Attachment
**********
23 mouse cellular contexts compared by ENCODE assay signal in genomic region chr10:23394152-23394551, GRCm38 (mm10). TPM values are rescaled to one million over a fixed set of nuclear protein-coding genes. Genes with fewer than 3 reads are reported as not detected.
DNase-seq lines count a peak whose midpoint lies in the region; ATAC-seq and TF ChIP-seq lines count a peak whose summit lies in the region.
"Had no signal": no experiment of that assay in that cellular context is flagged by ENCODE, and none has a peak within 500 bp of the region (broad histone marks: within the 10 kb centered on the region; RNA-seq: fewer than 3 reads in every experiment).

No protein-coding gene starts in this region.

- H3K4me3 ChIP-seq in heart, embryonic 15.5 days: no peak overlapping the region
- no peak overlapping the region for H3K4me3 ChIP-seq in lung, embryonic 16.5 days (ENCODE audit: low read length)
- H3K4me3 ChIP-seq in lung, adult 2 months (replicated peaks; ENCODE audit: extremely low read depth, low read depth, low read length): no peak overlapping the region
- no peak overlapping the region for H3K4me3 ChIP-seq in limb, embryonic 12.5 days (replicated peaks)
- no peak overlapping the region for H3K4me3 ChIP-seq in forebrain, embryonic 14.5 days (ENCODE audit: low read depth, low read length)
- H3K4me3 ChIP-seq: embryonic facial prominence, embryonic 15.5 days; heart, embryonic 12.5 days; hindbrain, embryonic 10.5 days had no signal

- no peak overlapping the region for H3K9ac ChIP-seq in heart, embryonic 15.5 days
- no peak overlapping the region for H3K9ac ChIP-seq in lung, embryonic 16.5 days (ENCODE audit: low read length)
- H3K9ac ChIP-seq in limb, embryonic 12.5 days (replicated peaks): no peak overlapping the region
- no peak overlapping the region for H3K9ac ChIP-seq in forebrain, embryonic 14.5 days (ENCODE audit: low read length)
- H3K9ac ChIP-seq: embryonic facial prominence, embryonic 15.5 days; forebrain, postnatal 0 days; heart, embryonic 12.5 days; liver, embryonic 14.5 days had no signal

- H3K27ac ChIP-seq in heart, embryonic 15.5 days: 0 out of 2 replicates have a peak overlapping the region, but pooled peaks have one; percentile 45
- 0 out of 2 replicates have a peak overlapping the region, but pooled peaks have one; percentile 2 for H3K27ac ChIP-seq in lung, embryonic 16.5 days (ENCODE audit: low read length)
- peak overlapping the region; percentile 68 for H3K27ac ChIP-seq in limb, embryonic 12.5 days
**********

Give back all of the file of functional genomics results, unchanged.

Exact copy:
23 mouse cellular contexts compared by ENCODE assay signal in genomic region chr10:23394152-23394551, GRCm38 (mm10). TPM values are rescaled to one million over a fixed set of nuclear protein-coding genes. Genes with fewer than 3 reads are reported as not detected.
DNase-seq lines count a peak whose midpoint lies in the region; ATAC-seq and TF ChIP-seq lines count a peak whose summit lies in the region.
"Had no signal": no experiment of that assay in that cellular context is flagged by ENCODE, and none has a peak within 500 bp of the region (broad histone marks: within the 10 kb centered on the region; RNA-seq: fewer than 3 reads in every experiment).

No protein-coding gene starts in this region.

- H3K4me3 ChIP-seq in heart, embryonic 15.5 days: no peak overlapping the region
- no peak overlapping the region for H3K4me3 ChIP-seq in lung, embryonic 16.5 days (ENCODE audit: low read length)
- H3K4me3 ChIP-seq in lung, adult 2 months (replicated peaks; ENCODE audit: extremely low read depth, low read depth, low read length): no peak overlapping the region
- no peak overlapping the region for H3K4me3 ChIP-seq in limb, embryonic 12.5 days (replicated peaks)
- no peak overlapping the region for H3K4me3 ChIP-seq in forebrain, embryonic 14.5 days (ENCODE audit: low read depth, low read length)
- H3K4me3 ChIP-seq: embryonic facial prominence, embryonic 15.5 days; heart, embryonic 12.5 days; hindbrain, embryonic 10.5 days had no signal

- no peak overlapping the region for H3K9ac ChIP-seq in heart, embryonic 15.5 days
- no peak overlapping the region for H3K9ac ChIP-seq in lung, embryonic 16.5 days (ENCODE audit: low read length)
- H3K9ac ChIP-seq in limb, embryonic 12.5 days (replicated peaks): no peak overlapping the region
- no peak overlapping the region for H3K9ac ChIP-seq in forebrain, embryonic 14.5 days (ENCODE audit: low read length)
- H3K9ac ChIP-seq: embryonic facial prominence, embryonic 15.5 days; forebrain, postnatal 0 days; heart, embryonic 12.5 days; liver, embryonic 14.5 days had no signal

- H3K27ac ChIP-seq in heart, embryonic 15.5 days: 0 out of 2 replicates have a peak overlapping the region, but pooled peaks have one; percentile 45
- 0 out of 2 replicates have a peak overlapping the region, but pooled peaks have one; percentile 2 for H3K27ac ChIP-seq in lung, embryonic 16.5 days (ENCODE audit: low read length)
- peak overlapping the region; percentile 68 for H3K27ac ChIP-seq in limb, embryonic 12.5 days